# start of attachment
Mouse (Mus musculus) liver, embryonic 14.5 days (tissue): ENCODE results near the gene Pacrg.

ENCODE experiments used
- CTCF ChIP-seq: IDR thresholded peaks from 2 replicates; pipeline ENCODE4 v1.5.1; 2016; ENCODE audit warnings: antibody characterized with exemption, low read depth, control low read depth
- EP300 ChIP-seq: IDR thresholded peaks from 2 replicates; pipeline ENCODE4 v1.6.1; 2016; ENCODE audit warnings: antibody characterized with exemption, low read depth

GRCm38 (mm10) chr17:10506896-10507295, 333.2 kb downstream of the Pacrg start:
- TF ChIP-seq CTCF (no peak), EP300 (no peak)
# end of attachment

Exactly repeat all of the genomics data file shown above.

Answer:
Mouse (Mus musculus) liver, embryonic 14.5 days (tissue): ENCODE results near the gene Pacrg.

ENCODE experiments used
- CTCF ChIP-seq: IDR thresholded peaks from 2 replicates; pipeline ENCODE4 v1.5.1; 2016; ENCODE audit warnings: antibody characterized with exemption, low read depth, control low read depth
- EP300 ChIP-seq: IDR thresholded peaks from 2 replicates; pipeline ENCODE4 v1.6.1; 2016; ENCODE audit warnings: antibody characterized with exemption, low read depth

GRCm38 (mm10) chr17:10506896-10507295, 333.2 kb downstream of the Pacrg start:
- TF ChIP-seq CTCF (no peak), EP300 (no peak)